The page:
Is It Time For An Emergency Fed Rate Cut? Traders Sure Think So

After all the turmoil in markets last week, traders are seemingly taking a pause in early trade this morning. Equity indices across Asia, Europe, and the US are either trading higher or pointing to a higher open, the “safe haven” Japanese yen is the weakest major currency so far today, and oil is rallying by 3%.

While the two-day weekend break from trading certainly helped to “cool off” emotions, the biggest factor stabilizing markets is the belief that central bankers will ride to the rescue once again. At the Asian open, the Bank of Japan issued a brief statement acknowledging that, “Global financial and capital markets have been unstable recently with growing uncertainties about the outlook for economic activity due to the spread of the novel coronavirus” and vowing to “closely monitor future developments, and… strive to provide ample liquidity and ensure stability in financial markets through appropriate market operations and asset purchases.” The central bank subsequently injected ¥500B in two-week funds to support markets.

Looking ahead, the proverbial elephant in the room will be the Federal Reserve. In an unscheduled statement of his own on Friday, Fed Chairman Jerome Powell said that the Fed would “act as appropriate” to support the economy in the face of risks posed by the epidemic. Following last week’s massive selloff in risk assets, traders believe Powell was hinting at an imminent interest rate cut, perhaps even before the Fed’s scheduled meeting in two weeks’ time.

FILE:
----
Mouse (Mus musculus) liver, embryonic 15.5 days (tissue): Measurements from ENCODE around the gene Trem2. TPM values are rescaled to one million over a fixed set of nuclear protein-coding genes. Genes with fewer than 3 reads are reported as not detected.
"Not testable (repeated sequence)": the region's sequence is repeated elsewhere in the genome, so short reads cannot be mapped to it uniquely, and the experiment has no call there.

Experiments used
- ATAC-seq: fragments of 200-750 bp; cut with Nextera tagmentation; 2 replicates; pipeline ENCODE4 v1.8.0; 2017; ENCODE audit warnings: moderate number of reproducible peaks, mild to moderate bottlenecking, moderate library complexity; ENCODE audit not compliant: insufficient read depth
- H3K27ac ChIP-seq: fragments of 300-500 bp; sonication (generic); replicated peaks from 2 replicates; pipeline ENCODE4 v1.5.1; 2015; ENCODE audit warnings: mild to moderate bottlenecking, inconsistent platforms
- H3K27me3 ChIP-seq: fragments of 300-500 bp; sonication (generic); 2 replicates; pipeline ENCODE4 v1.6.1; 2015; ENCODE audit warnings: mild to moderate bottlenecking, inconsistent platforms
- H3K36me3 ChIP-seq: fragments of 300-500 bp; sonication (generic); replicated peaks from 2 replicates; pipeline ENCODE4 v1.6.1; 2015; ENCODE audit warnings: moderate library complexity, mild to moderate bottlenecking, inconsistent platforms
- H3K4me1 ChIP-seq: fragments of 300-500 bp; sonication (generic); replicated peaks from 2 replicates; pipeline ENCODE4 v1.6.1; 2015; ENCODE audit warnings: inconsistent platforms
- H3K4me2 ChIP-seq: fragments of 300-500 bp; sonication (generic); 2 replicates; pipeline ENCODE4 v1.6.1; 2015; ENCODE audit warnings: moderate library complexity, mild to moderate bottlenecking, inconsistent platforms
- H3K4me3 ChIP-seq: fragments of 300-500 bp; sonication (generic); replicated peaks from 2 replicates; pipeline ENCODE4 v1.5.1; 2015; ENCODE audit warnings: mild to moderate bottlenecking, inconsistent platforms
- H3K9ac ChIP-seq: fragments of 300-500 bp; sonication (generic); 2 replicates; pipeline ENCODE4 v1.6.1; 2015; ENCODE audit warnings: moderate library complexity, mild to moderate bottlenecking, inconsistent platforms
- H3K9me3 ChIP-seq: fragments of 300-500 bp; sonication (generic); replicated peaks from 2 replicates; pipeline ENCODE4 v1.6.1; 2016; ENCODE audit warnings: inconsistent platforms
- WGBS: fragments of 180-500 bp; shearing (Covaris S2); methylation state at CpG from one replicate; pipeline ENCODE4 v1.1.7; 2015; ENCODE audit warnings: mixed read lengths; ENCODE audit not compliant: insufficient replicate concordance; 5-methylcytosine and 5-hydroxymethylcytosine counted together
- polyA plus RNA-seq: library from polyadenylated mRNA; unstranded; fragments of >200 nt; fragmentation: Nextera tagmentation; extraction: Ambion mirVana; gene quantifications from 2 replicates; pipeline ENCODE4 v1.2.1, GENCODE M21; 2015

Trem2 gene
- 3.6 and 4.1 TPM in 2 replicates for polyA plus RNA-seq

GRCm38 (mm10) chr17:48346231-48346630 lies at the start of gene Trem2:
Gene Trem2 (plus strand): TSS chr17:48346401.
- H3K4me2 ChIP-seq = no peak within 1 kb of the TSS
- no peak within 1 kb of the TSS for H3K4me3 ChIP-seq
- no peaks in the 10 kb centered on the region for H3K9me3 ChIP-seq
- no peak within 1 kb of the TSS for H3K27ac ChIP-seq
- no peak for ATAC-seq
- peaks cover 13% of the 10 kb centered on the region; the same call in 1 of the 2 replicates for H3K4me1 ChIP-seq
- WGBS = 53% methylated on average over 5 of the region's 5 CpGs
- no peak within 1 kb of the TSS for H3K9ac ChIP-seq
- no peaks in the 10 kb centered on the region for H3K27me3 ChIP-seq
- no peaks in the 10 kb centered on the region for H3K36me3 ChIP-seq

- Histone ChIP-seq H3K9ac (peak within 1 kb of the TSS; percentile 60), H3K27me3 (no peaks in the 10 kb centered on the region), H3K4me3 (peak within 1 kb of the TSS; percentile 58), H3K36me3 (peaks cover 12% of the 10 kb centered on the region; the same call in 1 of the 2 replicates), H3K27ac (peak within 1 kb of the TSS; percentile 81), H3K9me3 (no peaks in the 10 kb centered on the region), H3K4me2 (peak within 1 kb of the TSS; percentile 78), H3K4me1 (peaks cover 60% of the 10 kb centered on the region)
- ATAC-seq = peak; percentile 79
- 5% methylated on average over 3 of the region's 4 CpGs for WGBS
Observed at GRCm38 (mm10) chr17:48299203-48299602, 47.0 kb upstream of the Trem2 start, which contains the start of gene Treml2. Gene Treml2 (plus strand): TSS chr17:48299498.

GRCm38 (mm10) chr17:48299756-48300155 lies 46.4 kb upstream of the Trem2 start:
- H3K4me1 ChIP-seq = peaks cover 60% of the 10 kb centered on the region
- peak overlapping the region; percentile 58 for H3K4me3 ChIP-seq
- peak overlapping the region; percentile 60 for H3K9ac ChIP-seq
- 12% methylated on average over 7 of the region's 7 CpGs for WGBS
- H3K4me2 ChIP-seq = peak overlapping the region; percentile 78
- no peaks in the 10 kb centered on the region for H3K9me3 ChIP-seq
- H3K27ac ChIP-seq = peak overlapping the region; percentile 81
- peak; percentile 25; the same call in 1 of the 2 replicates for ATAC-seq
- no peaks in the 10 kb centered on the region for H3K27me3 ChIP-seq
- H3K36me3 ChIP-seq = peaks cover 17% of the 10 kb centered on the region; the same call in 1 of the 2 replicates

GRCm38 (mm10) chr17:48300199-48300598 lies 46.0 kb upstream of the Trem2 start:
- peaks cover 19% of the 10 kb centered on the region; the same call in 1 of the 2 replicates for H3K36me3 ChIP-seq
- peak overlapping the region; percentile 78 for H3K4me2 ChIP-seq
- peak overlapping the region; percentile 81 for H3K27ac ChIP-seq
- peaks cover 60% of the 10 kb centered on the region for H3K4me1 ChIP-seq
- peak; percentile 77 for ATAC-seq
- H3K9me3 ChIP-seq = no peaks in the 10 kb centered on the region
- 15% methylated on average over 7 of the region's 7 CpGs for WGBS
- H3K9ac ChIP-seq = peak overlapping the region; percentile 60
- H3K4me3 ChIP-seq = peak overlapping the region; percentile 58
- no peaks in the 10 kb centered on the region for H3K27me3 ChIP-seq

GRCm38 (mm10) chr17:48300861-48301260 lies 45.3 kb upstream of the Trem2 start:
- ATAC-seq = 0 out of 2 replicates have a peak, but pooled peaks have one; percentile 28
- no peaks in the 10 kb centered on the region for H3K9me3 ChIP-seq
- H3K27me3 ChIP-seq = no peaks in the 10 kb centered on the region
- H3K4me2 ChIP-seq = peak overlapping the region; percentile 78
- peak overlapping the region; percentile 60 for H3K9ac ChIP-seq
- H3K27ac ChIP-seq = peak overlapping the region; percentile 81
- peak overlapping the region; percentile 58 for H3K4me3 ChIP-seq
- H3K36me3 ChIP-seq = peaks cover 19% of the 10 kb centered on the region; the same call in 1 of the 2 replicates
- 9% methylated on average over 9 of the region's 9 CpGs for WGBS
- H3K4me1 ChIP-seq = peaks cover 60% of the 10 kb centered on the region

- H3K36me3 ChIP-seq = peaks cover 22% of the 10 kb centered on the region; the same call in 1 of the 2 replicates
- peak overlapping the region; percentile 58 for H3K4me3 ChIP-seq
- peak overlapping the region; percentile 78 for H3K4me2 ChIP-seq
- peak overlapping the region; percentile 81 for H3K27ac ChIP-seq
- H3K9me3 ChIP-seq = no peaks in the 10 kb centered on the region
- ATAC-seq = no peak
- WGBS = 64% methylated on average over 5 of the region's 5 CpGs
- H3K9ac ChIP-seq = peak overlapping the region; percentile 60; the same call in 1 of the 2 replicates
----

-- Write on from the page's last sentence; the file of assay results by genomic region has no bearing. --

As the chart below shows, US interest rates have fallen off a cliff in recent days, with the 1-year, 2-year, 5-year, and 10-year tenors all shedding at least 40bps over the last two weeks alone.  

(Click on image to enlarge)

Source: TradingView, GAIN Capital

For reference, the last time the Fed Funds rate was higher than the entire US yield curve (as we saw briefly last night) was in 2008, in the midst of the Great Financial Crisis. At the moment, the March Fed Funds rate is trading at 1.25%, nearly 40 bps below the current Fed funds rate of 1.62%, signaling that traders believe the central bank will be cutting interest rates dramatically and rapidly, perhaps as soon as today or later this week.

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